SANTIAGO (Reuters) - Truckdrivers in Chile late on Sunday called for a countrywide strike to begin Thursday if President Sebastian Pinera and Congress do not act immediately to stem a rising tide of attacks against their number in Chile’s Araucania region.
The threat of a walk-off comes after a nine-year-old girl was hospitalized with a gunshot wound after an attack on her father’s cement truck. Police have launched an investigation but have yet to identify suspects.
Chile’s Araucania has seen a spike in attacks on transport trucks and factories in recent months. The region of south-central Chile has long been convulsed by a simmering conflict between the indigenous Mapuche and the Chilean government.
The country’s National Confederation of Cargo Transport (CNTC) said Congress had failed to pass laws necessary to stop these kinds of attacks and punish them adequately.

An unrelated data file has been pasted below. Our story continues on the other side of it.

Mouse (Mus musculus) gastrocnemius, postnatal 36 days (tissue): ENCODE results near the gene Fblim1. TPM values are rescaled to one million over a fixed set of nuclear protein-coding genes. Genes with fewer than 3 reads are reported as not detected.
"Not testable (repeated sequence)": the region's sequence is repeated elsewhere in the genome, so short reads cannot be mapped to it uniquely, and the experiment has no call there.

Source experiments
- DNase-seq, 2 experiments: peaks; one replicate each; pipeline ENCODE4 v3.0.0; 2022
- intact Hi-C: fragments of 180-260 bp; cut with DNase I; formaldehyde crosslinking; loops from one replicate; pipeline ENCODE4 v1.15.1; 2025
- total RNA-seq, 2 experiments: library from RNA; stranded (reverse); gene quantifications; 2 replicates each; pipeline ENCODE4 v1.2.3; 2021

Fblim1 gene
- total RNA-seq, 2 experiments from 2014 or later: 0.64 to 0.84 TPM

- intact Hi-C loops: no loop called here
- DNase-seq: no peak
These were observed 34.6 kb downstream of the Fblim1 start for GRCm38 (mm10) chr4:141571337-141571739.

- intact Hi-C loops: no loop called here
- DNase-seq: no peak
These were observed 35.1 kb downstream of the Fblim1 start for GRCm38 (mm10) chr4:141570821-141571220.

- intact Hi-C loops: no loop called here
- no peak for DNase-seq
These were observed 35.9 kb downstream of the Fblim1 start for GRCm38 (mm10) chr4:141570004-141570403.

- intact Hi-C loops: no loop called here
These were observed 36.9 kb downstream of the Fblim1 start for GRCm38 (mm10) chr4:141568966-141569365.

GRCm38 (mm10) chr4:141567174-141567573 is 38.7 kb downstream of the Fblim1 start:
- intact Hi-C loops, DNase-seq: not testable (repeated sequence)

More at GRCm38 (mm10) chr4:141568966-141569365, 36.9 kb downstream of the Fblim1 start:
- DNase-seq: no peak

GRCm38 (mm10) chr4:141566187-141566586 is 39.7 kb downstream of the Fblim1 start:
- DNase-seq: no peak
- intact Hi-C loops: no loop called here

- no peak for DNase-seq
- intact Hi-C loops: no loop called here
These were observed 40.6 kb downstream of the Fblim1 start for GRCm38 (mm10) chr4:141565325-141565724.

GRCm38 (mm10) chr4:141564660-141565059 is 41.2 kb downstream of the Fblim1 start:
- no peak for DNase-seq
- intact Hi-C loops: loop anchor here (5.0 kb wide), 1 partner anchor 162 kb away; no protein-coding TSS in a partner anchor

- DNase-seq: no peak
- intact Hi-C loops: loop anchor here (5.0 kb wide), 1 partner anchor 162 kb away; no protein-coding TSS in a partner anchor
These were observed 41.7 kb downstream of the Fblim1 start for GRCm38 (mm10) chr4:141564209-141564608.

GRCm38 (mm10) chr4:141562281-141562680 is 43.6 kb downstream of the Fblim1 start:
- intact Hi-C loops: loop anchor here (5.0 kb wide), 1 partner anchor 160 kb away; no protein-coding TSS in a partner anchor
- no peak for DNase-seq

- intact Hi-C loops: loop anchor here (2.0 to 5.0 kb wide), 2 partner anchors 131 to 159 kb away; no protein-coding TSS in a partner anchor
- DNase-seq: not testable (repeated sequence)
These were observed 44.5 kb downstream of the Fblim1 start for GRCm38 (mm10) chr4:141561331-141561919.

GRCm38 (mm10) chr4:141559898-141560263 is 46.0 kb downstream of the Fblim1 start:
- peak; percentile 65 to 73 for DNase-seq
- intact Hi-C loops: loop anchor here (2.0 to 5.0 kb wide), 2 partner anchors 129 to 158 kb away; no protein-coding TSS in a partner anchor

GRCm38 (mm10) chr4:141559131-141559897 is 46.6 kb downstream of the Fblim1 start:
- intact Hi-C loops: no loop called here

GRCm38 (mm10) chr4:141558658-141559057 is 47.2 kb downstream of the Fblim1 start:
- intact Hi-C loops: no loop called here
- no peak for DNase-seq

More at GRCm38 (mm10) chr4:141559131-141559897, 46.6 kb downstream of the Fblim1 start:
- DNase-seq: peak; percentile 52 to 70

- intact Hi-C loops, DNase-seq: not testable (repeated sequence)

“We demand that Congress urgently ... approve the 13 laws related to the prevention, persecution and sanctioning of crime,” they said in a statement, referring to bills currently under review by lawmakers.
Barring that, they said, a strike would begin after midnight on Thursday. They encouraged others to join in the walk-off to ensure “the re-establishment of the rule of law.”
Government spokesman Jaime Bellolio on Monday blamed the opposition for holding up legislation currently in the senate. He said the government rejected “ultimatums” that would put at risk the country’s supply chains.
The Ministry of the Interior would seek attempted homicide charges against those responsible for the attack, he added.
Mapuche groups renounced the attack. It was still not immediately clear who, if anyone, had claimed responsibility.
The Araucania is home to many of the country’s 1.7 million indigenous Mapuche. Indigenous activists say their lands are increasingly threatened by agriculture, forestry and other industries, and blame the state for failing to uphold their historical rights.
Militant groups who say they fight for Mapuche rights have claimed responsibility for some previous attacks on truck drivers and companies, police have said.
Reporting by Dave Sherwood; Editing by Chizu Nomiyama and Richard Pullin
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